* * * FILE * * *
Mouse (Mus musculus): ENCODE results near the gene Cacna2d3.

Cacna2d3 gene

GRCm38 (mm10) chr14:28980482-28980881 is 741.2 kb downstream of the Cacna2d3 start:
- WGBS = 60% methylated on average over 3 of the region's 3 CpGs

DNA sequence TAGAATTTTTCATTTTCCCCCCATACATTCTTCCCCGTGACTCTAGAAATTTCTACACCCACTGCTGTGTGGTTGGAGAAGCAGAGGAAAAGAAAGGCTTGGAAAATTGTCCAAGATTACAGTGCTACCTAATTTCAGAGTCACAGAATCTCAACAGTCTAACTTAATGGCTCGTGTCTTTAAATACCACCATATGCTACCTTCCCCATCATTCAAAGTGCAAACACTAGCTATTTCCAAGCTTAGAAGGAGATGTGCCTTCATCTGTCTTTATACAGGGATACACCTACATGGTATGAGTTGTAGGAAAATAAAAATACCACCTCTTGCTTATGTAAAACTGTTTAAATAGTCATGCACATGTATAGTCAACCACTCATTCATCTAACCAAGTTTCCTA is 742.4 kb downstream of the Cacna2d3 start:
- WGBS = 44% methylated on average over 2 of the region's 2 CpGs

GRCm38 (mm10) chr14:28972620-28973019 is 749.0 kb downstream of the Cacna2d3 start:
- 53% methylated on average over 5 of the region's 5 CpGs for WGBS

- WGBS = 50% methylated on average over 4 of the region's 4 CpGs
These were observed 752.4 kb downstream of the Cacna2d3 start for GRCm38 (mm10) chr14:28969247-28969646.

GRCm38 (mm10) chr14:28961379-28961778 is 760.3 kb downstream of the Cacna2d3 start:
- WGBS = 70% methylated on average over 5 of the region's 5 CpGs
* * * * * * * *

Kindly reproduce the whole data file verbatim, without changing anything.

Mouse (Mus musculus): ENCODE results near the gene Cacna2d3.

Cacna2d3 gene

GRCm38 (mm10) chr14:28980482-28980881 is 741.2 kb downstream of the Cacna2d3 start:
- WGBS = 60% methylated on average over 3 of the region's 3 CpGs

DNA sequence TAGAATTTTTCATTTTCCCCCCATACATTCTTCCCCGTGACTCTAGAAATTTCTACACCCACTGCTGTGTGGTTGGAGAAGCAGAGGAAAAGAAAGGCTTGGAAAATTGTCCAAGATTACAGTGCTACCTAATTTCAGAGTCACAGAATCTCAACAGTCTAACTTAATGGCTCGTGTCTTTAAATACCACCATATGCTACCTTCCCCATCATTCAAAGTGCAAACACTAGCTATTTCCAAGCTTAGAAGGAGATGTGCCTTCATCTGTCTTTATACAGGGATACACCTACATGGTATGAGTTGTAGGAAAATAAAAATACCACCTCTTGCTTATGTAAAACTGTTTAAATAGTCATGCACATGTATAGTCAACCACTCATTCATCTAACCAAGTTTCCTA is 742.4 kb downstream of the Cacna2d3 start:
- WGBS = 44% methylated on average over 2 of the region's 2 CpGs

GRCm38 (mm10) chr14:28972620-28973019 is 749.0 kb downstream of the Cacna2d3 start:
- 53% methylated on average over 5 of the region's 5 CpGs for WGBS

- WGBS = 50% methylated on average over 4 of the region's 4 CpGs
These were observed 752.4 kb downstream of the Cacna2d3 start for GRCm38 (mm10) chr14:28969247-28969646.

GRCm38 (mm10) chr14:28961379-28961778 is 760.3 kb downstream of the Cacna2d3 start:
- WGBS = 70% methylated on average over 5 of the region's 5 CpGs